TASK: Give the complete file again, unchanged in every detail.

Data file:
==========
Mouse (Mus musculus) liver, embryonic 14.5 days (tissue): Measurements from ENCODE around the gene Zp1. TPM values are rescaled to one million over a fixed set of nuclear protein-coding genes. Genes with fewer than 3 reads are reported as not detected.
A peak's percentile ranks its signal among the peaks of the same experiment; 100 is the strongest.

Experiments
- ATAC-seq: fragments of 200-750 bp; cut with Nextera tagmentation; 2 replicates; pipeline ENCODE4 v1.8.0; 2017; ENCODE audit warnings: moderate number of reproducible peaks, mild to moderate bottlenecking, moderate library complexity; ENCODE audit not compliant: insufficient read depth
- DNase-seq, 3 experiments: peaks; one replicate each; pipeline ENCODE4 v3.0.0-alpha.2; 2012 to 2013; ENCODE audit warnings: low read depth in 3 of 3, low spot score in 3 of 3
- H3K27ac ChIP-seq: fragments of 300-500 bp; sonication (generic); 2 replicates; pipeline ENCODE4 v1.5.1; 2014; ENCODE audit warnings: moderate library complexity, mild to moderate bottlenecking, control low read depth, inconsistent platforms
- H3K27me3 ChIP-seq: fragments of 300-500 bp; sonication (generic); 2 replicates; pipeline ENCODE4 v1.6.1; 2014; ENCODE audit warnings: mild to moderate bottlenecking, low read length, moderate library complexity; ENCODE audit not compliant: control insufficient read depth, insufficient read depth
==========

Mouse (Mus musculus) liver, embryonic 14.5 days (tissue): Measurements from ENCODE around the gene Zp1. TPM values are rescaled to one million over a fixed set of nuclear protein-coding genes. Genes with fewer than 3 reads are reported as not detected.
A peak's percentile ranks its signal among the peaks of the same experiment; 100 is the strongest.

Experiments
- ATAC-seq: fragments of 200-750 bp; cut with Nextera tagmentation; 2 replicates; pipeline ENCODE4 v1.8.0; 2017; ENCODE audit warnings: moderate number of reproducible peaks, mild to moderate bottlenecking, moderate library complexity; ENCODE audit not compliant: insufficient read depth
- DNase-seq, 3 experiments: peaks; one replicate each; pipeline ENCODE4 v3.0.0-alpha.2; 2012 to 2013; ENCODE audit warnings: low read depth in 3 of 3, low spot score in 3 of 3
- H3K27ac ChIP-seq: fragments of 300-500 bp; sonication (generic); 2 replicates; pipeline ENCODE4 v1.5.1; 2014; ENCODE audit warnings: moderate library complexity, mild to moderate bottlenecking, control low read depth, inconsistent platforms
- H3K27me3 ChIP-seq: fragments of 300-500 bp; sonication (generic); 2 replicates; pipeline ENCODE4 v1.6.1; 2014; ENCODE audit warnings: mild to moderate bottlenecking, low read length, moderate library complexity; ENCODE audit not compliant: control insufficient read depth, insufficient read depth